“The stronger the client, the better the service”
The FM market is maturing right across the Nordic region, affecting providers and clients. Consistently, client competence has been developing, making them better at controlling their FM operations. A clear FM strategy and strong client organisations are fundamental to effective service.
Ulf Wretskog regards himself as one of Coor’s old hands. He’s been President of Coor’s Finnish operation since August this year, but he’s got nearly ten years' experience as an operational manager of Coor’s Swedish business in his locker. Ulf is in Finland at least four days a week, but his family is back in Sweden. Nova caught up with him at Coor’s head office in Stockholm. We chat about client organisations—when they work well.
“I’ve seen a lot in my time at Coor,” says Ulf Wretskog, “generally, I think clients have matured significantly in recent years. Ten years ago, suppliers were the primary drivers of progress, but clients have clearly caught up. Now nearly all the major players take FM issues really seriously, and in a range of ways, work actively on modifying, developing and streamlining their FM organisations.”
What distinguishes a good client organisation?
After pondering this for a moment, Ulf says that actually, there are two fundamental criteria: a clear strategy and a strong client. By clear strategy, he means a clearly defined assignment from executive management. This is about having an overall idea for how your FM operation is linked to the different challenges facing your business. This might, for example, be a matter of lower costs, raising or getting a more consistent (standardised) level of quality, increased production rates, greater long-term sustainability, or maybe, a stronger brand.
“If the FM assignment is clear, then obviously, your prospects of being able to control and run FM operations correctly are improved. This applies whether you choose to run these operations in-house or with the aid of specialist services providers,” he adds.
By a strong client, Ulf means a clear FM organisation with clearly delineated responsibilities and mandates. The organisation and mandate should be clear, in terms of your own operations and towards potential services providers.
“A good FM organisation means that responsibility is centralised, for example on a Facilities Manager, Estates Manager, CFO, Administrative Manager or Purchasing Manager, and that the organisational structure is clear. This can be hard to implement, especially in strongly decentralised organisations, but there’s no doubt that FM issues run best and most effectively in this way. The stronger the client, the better the service,” notes Ulf.
Which organisational structure works best?
In principle, organisational structures can be delineated geographically or functionally. But because he’s a strong advocate of IFM* (integrated facilities management) solutions, Ulf is convinced that a geographically delineated FM organisation is best.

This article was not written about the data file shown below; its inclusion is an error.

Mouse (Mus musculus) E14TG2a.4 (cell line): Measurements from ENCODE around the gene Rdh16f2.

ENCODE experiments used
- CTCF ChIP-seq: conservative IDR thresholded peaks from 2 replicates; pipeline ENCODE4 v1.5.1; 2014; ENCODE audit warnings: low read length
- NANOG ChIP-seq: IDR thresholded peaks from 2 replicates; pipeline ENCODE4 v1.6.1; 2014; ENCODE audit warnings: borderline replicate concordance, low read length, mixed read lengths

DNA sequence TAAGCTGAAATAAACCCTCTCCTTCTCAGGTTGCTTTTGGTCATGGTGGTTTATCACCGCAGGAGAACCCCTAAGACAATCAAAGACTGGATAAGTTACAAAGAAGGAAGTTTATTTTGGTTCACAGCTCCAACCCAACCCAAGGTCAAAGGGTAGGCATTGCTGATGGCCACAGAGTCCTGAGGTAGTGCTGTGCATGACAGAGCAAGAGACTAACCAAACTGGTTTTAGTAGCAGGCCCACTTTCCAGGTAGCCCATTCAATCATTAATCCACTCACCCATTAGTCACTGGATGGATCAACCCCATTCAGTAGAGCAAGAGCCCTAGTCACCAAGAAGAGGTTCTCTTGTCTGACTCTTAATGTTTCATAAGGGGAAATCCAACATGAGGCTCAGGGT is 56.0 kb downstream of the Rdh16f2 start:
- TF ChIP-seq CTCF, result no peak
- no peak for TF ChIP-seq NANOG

“All the experience indicates that it’s better and more effective to manage FM services on an integrated basis and to work on local synergies. This understanding is pushing an increasing number of large companies towards IFM solutions. But I’d like to say that it’s better to have a functionally delineated FM organisation with clear responsibilities compared to an organisation with indistinct or scattered divisions of responsibility. That’s when things get difficult, even for the organisation executing the assignment. You sacrifice substantial economies of scale and synergies, while it’s also more difficult to pursue proactive development work.”
One of the major benefits of a clear organisational structure is that it’s easier to separate the strategic issues from the tactical and operational.
“The responsibility for strategic issues should be with one clear client, then with an execution organisation responsible for delivering in accordance with the predetermined strategy. Really sharp client organisations are exacting on this point,” confirms Ulf.
Describe your dream client
In some ways, Ulf thinks that a dream client is also a nightmare client:
“The dream client satisfies all the criteria of a good client organisation. The FM strategy and organisation is crystal clear, while strategic responsibility is completely separate from the execution organisation. In such organisations, the demands on us as a provider are clearly greater, and we have to work harder to constantly develop, streamline and improve our delivery. Obviously this is really hard, but also really stimulating. Our competence and proactivity are under the greatest scrutiny in delivery to these customers. We’ve always got to demonstrate that we’re adding value for our customers, but this is also where it’s most apparent,” concludes Ulf.
* IFM, integrated facilities management, means the co-ordination and development of a number of FM services.
Want to find out more?
Just contact Ulf Wretskog.